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Taking a stand for the “Electric Warrior” and a group of melancholy men

Katelin Aanerud

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On April 7, the Rock and Roll Hall Of Fame welcomed a group of artist to gain a spot amongst their peers. Electric Light Orchestra, Joan Baez, Pearl Jam, and others were inducted, and now that this year’s winners are shining above the rest, it’s time to think about the nominees for the fall.

The Rock and Roll Hall of Fame has been inducting the largest names in the rock industry at a rate of five to twelve names a year, the group being a mixture of solo artists and groups, since 1986. Those amongst the class of rock stars includes The Beatles, The Jimi Hendrix Experience, Metallica, and Prince.

But as the list of major artists dwindle, we must think about those who have been shadowed by the big names. The Pretty Things were once up there with the likes of Pink Floyd, and coined the term “rock opera” with their 1968 album S.F. Sorrow, yet they haven’t been nominated. Although David Bowie and Iggy Pop have claimed their spots, they are certainly lacking in the “glam” rock area. T. Rex and The New York Dolls could easily represent the more underground genre of the 70s. And still some of the biggest names in rock aren’t in, like The Moody Blues, Jethro Tull, and The Cars.

The Moody Blues have been eligible for the last 26 years, and the psychedelic pioneers are begging for their spot. With their 16 studio albums and a career lasting for over fifty years, fans are questioning their exclusion. Over the years they have come out with chart topping albums like Days of Future Past and In Search of The Lost Chord, and have had hits with “Nights In White Satin”, “Your Wildest Dreams”, and “Tuesday Afternoon.” If they are to be nominated the full lineup should be included, as the diversity of the band through the years has depended on the current members.

The Greek Tragedy of Marc Bolan’s life seems to shadow the incredible amount of music he put out in such a short span of time with T. Rex. His dedication to music and showmanship is clear in his seven studio albums released in just as many years, along with his knack for picking out the next big artist. Bolan featured a young Billy Idol with Generation X and The Boomtown Rats on his short lived television show, which properly ended following his death. If it weren’t for him, songs like “Dancing With Myself”, and “I Don’t Like Mondays” would have never been discovered, let alone his own classics like “Children of The Revolution” and “Bang a Gong.” Along with Bolan, Mickey Finn, Steve Took, Steve Currie, and Gloria Jones should be inducted under T. Rex.

Another range of artists that the hall seems to leave out is those once seen as “teen idols.” Both The Monkees and Peter Frampton have been left out, most likely due to their fan bases. They were the One Direction and Justin Bieber of the 70s, with The Monkees starting from a television show, and Frampton being known by his good looks. It’s hard to deny both groups’ influence though. The Monkees’ Mike Nesmith was a pioneer of country rock, and the group’s hits like “Daydream Believer” and “Last Train To Clarksville” have become staples of the 1960’s. Frampton’s career started in the supergroup Humble Pie, also excluded, with Steve Marriott of The Small Faces, and continued into his solo career where he released one of best selling live album of all time Frampton Comes Alive!, which has gone platinum eight times since its 1967 release.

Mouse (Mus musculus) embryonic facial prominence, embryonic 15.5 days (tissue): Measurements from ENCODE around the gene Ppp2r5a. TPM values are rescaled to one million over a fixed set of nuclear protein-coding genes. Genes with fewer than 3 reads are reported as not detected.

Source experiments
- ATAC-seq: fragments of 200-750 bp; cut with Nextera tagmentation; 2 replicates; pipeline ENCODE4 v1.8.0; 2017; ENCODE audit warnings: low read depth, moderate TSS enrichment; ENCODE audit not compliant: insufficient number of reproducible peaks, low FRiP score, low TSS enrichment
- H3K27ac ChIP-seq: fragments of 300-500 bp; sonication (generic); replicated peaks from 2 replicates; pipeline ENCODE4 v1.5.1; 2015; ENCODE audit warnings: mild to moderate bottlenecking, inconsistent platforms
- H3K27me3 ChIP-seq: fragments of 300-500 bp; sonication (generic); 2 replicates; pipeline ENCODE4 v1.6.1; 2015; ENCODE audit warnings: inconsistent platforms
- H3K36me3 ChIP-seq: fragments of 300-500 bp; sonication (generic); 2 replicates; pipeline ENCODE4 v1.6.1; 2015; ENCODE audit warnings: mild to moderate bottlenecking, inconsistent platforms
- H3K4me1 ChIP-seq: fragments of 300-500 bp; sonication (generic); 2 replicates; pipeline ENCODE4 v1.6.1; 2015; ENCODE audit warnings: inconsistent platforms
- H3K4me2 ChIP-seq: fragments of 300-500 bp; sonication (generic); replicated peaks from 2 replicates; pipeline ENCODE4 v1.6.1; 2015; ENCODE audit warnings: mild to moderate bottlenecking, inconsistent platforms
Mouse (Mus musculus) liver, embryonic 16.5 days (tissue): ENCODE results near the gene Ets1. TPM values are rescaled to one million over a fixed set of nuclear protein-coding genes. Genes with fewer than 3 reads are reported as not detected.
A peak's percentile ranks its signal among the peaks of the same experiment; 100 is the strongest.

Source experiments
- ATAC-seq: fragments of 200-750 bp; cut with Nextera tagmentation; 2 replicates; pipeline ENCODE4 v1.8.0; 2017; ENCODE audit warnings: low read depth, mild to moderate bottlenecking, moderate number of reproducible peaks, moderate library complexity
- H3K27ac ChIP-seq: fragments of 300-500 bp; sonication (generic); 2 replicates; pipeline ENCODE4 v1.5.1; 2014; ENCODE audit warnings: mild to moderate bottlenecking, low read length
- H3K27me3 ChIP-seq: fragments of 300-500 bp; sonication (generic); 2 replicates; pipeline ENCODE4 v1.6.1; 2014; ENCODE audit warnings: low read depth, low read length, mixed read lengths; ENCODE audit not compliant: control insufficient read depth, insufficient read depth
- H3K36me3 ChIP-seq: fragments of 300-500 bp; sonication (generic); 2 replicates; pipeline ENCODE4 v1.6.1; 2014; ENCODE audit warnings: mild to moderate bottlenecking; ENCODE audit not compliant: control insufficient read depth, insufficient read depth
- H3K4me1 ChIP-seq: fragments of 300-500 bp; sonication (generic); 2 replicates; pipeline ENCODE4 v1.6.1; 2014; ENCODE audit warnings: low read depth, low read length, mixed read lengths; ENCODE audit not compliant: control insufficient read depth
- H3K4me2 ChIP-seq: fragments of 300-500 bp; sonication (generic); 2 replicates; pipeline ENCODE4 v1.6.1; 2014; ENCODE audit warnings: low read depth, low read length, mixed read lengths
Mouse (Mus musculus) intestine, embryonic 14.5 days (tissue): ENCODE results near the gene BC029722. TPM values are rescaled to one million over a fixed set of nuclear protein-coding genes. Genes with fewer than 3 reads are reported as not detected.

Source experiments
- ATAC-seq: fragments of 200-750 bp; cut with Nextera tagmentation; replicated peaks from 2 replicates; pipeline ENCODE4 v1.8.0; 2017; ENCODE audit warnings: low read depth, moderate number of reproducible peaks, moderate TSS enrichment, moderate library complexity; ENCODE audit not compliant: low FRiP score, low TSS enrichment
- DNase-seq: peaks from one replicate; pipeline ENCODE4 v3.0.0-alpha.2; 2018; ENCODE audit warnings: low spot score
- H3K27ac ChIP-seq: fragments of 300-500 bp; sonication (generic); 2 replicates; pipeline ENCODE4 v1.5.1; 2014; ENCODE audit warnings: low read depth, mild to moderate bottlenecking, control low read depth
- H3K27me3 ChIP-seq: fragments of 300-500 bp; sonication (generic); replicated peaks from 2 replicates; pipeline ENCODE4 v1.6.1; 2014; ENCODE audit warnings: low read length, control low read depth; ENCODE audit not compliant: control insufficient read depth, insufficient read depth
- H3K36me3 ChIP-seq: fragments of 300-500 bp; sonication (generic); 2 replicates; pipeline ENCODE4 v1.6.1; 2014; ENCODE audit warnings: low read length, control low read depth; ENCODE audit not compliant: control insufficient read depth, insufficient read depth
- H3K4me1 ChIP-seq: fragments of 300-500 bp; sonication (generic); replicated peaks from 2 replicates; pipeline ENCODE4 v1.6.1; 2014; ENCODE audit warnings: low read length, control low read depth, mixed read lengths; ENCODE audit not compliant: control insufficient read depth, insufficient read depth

Also included in this years ballot should be The Runaways, Soft Machine, Procol Harum, Mott The Hoople, and The Zombies. In future years, Roxy Music, Brian Eno, Jethro Tull, King Crimson, and Humble Pie should gain their positions.

It’s not only those who have been completely dismissed that deserve a spot, but those who have been wrongly excluded. The exact rules have never been clear on who gets to have their names put in with certain bands. Currently, only four members of KISS are in, excluding six members that have played on their studio albums.

During their 2014 induction, Tom Morello took time to mention the excluded members but nothing ever happened to get them in with the original four. “Eric Carr, Vinnie Vincent, Mark St. John, Bruce Kulick, Eric Singer and Tommy Thayer have all been important in extending and expanding KISS’ impressive legacy and they deserve a round of applause.”

Ian Gillan wasn’t included in the Black Sabbath lineup, and neither was Jon Brant when Cheap Trick got inducted in 2015. Other controversies include the induction of Jeff Beck as a solo artist, although the majority of his albums have been with the Jeff Beck Group, The Mothers Of Invention not being included with Frank Zappa’s induction, and Crosby, Stills, and Nash excluding Neil Young.

It has become increasingly popular for them to give honors to those who helped the band on their way to fame, as they did with Clive Davis, George Martin, Brian Epstein, and Phil Spector. I’d like to see the “non-performers” category expanded with names like Bob Ezrin, who worked with artists such as Pink Floyd, Lou Reed, and Deep Purple, along with Tony Visconti, who lead Morrissey, Bolan, and Bowie to their ultimate fame.

Fans have high hopes for this year as the hall seems to be finally leaning towards acceptance of these members. Once and awhile the Rock And Roll Hall Of Fame does pay homage to past members of bands. Alice Cooper was appropriately inducted as the entire lineup from the first seven studio albums, as was Pink Floyd when founder Roger “Syd” Barrett was included, despite his appearance on only two albums. Brian Jones was also added to the current lineup of The Rolling Stones. These examples only make fans question the induction process even more.

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Taking a stand for the “Electric Warrior” and a group of melancholy men